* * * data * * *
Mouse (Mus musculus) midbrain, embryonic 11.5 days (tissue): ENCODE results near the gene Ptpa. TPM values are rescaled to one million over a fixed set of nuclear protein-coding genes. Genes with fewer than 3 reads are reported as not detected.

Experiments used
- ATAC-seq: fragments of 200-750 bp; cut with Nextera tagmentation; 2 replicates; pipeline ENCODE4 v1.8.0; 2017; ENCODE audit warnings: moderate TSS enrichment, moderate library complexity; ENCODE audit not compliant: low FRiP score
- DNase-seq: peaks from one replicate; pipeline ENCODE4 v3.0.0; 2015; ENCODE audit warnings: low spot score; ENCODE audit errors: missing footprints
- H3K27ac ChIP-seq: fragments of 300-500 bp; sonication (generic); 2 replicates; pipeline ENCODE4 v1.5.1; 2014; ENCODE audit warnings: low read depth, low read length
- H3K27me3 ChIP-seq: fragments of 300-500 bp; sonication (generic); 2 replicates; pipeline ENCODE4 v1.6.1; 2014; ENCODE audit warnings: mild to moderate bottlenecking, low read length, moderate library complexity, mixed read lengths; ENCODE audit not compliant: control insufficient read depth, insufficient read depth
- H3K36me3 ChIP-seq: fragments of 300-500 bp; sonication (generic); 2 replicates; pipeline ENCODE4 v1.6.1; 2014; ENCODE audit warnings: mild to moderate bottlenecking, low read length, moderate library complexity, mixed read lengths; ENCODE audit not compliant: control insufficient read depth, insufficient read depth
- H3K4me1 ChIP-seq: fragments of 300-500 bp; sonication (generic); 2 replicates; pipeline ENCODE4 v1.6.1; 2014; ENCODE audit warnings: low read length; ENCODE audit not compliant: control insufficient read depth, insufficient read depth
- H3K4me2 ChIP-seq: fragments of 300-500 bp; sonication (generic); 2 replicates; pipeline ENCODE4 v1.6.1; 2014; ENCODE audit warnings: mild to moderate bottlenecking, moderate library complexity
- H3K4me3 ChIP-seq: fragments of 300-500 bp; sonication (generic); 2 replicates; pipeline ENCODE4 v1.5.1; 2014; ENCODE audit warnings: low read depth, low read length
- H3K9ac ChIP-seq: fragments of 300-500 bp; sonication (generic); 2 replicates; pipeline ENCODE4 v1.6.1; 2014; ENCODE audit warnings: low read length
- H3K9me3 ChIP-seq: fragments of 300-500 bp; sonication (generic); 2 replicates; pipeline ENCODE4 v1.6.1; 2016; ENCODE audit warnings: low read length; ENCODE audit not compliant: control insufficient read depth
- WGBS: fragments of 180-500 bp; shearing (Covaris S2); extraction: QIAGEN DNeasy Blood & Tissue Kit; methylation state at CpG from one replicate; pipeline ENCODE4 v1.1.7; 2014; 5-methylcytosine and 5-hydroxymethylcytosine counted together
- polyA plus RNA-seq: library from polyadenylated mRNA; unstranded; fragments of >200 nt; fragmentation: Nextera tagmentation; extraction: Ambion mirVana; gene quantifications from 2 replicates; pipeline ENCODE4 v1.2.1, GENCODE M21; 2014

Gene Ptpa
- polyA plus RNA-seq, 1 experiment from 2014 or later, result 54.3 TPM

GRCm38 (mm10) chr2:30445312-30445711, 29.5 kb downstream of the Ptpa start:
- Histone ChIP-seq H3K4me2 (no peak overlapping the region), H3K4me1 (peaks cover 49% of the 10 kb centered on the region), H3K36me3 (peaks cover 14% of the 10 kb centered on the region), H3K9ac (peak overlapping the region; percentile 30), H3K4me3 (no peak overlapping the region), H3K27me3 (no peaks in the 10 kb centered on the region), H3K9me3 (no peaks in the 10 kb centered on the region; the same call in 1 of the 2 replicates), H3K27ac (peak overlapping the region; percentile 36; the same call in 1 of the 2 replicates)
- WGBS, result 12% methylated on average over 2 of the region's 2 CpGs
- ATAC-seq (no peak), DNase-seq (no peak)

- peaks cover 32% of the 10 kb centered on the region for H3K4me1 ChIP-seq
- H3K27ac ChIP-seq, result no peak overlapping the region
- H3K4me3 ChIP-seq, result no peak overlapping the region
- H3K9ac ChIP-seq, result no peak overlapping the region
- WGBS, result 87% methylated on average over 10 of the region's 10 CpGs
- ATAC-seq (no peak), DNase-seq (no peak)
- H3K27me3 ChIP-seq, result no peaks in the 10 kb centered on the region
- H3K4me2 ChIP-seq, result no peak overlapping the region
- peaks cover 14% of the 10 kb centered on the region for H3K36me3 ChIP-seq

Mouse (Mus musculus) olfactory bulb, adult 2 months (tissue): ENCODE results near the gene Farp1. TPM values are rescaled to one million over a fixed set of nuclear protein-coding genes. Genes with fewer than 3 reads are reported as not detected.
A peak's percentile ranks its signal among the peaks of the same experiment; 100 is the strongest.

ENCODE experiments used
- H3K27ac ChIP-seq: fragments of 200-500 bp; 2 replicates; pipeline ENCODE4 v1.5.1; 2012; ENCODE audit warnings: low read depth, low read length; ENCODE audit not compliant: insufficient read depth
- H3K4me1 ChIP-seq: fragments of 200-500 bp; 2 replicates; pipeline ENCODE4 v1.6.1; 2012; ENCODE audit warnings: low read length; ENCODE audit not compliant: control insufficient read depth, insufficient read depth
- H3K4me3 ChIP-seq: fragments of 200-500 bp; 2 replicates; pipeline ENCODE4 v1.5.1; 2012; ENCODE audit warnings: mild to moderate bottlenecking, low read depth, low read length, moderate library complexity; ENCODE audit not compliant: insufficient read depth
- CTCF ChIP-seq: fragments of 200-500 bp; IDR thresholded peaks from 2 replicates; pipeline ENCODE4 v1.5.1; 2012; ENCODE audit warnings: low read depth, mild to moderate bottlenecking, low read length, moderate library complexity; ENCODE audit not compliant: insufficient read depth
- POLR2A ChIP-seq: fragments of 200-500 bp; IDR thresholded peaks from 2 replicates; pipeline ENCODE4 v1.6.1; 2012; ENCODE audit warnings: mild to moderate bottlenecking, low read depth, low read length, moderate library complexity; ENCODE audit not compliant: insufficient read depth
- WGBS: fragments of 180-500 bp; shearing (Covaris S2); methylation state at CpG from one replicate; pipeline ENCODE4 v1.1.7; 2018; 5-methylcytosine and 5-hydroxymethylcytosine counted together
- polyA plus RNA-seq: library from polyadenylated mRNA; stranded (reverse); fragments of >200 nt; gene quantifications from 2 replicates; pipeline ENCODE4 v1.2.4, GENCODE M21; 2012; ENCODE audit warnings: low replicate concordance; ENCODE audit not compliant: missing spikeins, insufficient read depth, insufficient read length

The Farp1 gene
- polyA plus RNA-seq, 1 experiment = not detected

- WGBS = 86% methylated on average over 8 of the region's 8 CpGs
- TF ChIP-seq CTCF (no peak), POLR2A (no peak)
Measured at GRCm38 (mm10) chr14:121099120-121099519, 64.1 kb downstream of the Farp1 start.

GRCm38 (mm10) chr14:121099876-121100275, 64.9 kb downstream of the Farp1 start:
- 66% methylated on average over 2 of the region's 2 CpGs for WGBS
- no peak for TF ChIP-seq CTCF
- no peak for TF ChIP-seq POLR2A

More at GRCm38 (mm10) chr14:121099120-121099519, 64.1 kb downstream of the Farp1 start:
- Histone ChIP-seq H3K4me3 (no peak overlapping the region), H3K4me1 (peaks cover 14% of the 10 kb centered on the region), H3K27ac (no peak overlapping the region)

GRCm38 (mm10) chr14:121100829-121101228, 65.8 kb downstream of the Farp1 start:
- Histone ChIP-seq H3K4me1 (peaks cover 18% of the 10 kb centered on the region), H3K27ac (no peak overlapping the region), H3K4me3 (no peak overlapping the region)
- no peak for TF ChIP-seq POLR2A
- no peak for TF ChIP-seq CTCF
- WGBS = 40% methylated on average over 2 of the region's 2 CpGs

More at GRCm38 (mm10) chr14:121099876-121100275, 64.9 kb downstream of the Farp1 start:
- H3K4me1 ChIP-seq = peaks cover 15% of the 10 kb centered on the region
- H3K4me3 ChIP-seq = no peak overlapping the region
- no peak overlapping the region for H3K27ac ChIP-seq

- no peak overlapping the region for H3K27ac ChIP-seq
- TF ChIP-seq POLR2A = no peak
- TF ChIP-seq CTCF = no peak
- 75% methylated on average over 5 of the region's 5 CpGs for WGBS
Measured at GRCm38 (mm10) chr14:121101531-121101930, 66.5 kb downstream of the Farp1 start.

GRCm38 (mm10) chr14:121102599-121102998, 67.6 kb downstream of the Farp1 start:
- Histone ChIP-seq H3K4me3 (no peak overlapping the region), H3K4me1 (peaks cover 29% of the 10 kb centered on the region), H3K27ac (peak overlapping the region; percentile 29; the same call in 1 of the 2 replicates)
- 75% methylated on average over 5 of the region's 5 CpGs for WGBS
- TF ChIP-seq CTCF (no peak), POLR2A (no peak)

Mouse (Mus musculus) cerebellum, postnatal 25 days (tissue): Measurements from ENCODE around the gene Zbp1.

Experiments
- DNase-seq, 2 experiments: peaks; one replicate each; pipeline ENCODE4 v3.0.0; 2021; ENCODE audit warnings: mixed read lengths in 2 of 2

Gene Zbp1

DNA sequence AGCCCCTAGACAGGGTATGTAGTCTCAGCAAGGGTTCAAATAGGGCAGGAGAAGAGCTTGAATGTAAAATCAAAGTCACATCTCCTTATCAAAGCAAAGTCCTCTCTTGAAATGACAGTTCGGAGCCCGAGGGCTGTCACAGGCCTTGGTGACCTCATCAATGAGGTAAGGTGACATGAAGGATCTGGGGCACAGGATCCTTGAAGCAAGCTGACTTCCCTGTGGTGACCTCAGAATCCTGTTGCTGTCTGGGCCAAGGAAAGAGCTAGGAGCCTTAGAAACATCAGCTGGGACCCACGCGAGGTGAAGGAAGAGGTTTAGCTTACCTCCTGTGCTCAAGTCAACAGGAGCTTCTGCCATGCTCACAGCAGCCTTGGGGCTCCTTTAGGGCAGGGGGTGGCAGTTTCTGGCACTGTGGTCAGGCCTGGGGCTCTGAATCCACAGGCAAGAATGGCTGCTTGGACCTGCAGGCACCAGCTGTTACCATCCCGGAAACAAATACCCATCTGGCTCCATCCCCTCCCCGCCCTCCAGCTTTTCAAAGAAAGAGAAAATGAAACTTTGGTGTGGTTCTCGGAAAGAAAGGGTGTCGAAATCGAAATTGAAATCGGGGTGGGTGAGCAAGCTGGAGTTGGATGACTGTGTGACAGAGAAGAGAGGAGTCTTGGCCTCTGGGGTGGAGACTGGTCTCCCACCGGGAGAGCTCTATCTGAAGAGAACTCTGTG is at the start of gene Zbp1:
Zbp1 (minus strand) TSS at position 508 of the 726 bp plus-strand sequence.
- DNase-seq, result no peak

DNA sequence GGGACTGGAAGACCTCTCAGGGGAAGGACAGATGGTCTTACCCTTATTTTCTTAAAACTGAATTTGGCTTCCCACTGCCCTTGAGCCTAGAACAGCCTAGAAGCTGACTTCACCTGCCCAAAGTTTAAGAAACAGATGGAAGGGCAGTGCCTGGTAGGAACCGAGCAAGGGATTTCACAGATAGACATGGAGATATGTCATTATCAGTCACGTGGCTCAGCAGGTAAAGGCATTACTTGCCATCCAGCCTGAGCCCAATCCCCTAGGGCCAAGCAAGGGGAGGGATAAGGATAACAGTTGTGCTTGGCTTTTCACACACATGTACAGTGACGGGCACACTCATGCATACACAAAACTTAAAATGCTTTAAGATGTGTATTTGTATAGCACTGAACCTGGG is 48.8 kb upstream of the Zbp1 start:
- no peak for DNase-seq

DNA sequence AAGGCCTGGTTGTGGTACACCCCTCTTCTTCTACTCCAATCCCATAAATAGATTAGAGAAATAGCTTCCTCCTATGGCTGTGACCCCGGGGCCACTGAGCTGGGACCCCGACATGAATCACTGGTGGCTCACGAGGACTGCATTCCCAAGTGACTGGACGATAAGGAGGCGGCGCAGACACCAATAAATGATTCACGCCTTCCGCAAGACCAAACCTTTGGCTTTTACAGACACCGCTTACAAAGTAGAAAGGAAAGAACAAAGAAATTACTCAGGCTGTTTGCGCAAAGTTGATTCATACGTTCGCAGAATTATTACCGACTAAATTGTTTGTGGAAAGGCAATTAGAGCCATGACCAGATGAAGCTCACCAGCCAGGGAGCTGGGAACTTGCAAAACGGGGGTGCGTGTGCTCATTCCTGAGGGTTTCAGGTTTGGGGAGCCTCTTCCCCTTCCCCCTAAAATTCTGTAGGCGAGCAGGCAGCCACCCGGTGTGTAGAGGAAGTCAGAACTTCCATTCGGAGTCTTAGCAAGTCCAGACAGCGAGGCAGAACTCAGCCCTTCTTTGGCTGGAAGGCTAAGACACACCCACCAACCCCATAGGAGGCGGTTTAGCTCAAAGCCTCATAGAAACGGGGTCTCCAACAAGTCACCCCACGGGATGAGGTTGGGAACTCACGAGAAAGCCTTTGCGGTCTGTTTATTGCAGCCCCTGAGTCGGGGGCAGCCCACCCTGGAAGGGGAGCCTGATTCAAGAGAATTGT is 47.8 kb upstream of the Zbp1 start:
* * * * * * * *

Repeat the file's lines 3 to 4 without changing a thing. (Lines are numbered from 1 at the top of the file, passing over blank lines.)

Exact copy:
- ATAC-seq: fragments of 200-750 bp; cut with Nextera tagmentation; 2 replicates; pipeline ENCODE4 v1.8.0; 2017; ENCODE audit warnings: moderate TSS enrichment, moderate library complexity; ENCODE audit not compliant: low FRiP score
- DNase-seq: peaks from one replicate; pipeline ENCODE4 v3.0.0; 2015; ENCODE audit warnings: low spot score; ENCODE audit errors: missing footprints